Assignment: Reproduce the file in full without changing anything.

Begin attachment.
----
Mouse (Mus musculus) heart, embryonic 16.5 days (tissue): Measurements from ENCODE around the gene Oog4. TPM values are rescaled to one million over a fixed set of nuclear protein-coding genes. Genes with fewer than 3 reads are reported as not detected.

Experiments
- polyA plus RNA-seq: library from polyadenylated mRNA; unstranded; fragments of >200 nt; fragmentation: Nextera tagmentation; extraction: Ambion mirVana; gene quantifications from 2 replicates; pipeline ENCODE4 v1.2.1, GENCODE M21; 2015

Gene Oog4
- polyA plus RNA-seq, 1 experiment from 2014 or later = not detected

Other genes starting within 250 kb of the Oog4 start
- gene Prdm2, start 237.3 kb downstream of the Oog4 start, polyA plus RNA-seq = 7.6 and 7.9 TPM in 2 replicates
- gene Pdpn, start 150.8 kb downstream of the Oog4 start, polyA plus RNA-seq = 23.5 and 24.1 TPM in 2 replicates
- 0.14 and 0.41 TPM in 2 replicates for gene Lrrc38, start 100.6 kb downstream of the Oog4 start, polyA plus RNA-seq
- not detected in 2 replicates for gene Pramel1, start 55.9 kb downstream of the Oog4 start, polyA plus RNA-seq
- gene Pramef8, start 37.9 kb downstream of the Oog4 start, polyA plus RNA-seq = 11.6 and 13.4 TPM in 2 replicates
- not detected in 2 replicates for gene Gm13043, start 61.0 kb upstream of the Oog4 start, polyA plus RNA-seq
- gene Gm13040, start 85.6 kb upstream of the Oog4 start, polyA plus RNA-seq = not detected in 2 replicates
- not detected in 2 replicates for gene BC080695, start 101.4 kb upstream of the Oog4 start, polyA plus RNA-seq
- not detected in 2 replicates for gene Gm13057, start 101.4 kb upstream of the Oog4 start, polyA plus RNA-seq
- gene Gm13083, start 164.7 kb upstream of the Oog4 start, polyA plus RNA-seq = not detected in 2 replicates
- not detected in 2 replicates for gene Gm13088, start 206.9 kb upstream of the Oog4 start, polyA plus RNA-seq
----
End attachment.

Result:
Mouse (Mus musculus) heart, embryonic 16.5 days (tissue): Measurements from ENCODE around the gene Oog4. TPM values are rescaled to one million over a fixed set of nuclear protein-coding genes. Genes with fewer than 3 reads are reported as not detected.

Experiments
- polyA plus RNA-seq: library from polyadenylated mRNA; unstranded; fragments of >200 nt; fragmentation: Nextera tagmentation; extraction: Ambion mirVana; gene quantifications from 2 replicates; pipeline ENCODE4 v1.2.1, GENCODE M21; 2015

Gene Oog4
- polyA plus RNA-seq, 1 experiment from 2014 or later = not detected

Other genes starting within 250 kb of the Oog4 start
- gene Prdm2, start 237.3 kb downstream of the Oog4 start, polyA plus RNA-seq = 7.6 and 7.9 TPM in 2 replicates
- gene Pdpn, start 150.8 kb downstream of the Oog4 start, polyA plus RNA-seq = 23.5 and 24.1 TPM in 2 replicates
- 0.14 and 0.41 TPM in 2 replicates for gene Lrrc38, start 100.6 kb downstream of the Oog4 start, polyA plus RNA-seq
- not detected in 2 replicates for gene Pramel1, start 55.9 kb downstream of the Oog4 start, polyA plus RNA-seq
- gene Pramef8, start 37.9 kb downstream of the Oog4 start, polyA plus RNA-seq = 11.6 and 13.4 TPM in 2 replicates
- not detected in 2 replicates for gene Gm13043, start 61.0 kb upstream of the Oog4 start, polyA plus RNA-seq
- gene Gm13040, start 85.6 kb upstream of the Oog4 start, polyA plus RNA-seq = not detected in 2 replicates
- not detected in 2 replicates for gene BC080695, start 101.4 kb upstream of the Oog4 start, polyA plus RNA-seq
- not detected in 2 replicates for gene Gm13057, start 101.4 kb upstream of the Oog4 start, polyA plus RNA-seq
- gene Gm13083, start 164.7 kb upstream of the Oog4 start, polyA plus RNA-seq = not detected in 2 replicates
- not detected in 2 replicates for gene Gm13088, start 206.9 kb upstream of the Oog4 start, polyA plus RNA-seq